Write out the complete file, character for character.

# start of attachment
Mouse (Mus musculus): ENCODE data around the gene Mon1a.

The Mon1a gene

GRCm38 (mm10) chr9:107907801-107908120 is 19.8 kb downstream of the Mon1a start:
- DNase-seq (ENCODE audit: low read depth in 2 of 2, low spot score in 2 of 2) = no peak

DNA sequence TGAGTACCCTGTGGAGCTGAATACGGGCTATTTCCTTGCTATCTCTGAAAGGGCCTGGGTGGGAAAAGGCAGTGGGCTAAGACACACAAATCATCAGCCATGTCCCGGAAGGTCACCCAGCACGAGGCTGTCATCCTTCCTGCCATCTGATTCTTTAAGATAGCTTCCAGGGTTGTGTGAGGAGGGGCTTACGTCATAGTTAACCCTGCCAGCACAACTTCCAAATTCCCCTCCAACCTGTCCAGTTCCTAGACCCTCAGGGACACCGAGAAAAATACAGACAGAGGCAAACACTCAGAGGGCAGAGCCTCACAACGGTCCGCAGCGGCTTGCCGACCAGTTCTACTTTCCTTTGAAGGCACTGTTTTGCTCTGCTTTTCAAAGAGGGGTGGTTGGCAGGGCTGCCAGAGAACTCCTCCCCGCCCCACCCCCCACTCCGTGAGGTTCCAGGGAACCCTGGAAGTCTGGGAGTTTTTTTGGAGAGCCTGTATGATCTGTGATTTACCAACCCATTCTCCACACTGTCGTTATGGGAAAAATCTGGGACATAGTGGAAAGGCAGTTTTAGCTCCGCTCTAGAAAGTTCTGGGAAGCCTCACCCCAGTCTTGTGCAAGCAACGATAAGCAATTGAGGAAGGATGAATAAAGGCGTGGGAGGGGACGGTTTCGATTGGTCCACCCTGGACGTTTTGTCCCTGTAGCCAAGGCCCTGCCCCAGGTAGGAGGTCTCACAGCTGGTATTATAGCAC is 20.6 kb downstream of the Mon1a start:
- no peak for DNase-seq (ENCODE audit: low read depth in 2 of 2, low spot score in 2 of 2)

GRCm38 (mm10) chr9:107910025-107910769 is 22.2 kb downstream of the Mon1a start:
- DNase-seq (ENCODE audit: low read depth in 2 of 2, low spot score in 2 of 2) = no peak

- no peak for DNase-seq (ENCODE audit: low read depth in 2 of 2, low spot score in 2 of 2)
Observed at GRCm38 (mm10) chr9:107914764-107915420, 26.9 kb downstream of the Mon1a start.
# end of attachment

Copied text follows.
Mouse (Mus musculus): ENCODE data around the gene Mon1a.

The Mon1a gene

GRCm38 (mm10) chr9:107907801-107908120 is 19.8 kb downstream of the Mon1a start:
- DNase-seq (ENCODE audit: low read depth in 2 of 2, low spot score in 2 of 2) = no peak

DNA sequence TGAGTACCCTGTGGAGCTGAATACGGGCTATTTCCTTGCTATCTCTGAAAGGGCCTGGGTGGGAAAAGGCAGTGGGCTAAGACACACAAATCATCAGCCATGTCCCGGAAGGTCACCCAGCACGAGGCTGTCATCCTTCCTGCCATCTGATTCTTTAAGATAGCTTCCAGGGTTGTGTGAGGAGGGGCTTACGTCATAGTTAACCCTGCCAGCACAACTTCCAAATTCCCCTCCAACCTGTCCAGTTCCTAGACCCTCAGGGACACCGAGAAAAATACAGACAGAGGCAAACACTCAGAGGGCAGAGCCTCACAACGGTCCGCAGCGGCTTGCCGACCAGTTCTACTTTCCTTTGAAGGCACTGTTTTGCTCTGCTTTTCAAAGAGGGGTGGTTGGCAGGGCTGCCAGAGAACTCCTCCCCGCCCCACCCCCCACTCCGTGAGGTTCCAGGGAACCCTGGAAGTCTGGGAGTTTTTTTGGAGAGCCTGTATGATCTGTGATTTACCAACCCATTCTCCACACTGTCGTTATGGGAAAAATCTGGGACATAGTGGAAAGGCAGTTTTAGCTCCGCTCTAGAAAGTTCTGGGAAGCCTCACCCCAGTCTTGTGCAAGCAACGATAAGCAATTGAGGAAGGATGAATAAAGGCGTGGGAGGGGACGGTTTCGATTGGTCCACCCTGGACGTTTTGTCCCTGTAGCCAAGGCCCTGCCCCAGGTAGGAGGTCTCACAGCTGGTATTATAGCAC is 20.6 kb downstream of the Mon1a start:
- no peak for DNase-seq (ENCODE audit: low read depth in 2 of 2, low spot score in 2 of 2)

GRCm38 (mm10) chr9:107910025-107910769 is 22.2 kb downstream of the Mon1a start:
- DNase-seq (ENCODE audit: low read depth in 2 of 2, low spot score in 2 of 2) = no peak

- no peak for DNase-seq (ENCODE audit: low read depth in 2 of 2, low spot score in 2 of 2)
Observed at GRCm38 (mm10) chr9:107914764-107915420, 26.9 kb downstream of the Mon1a start.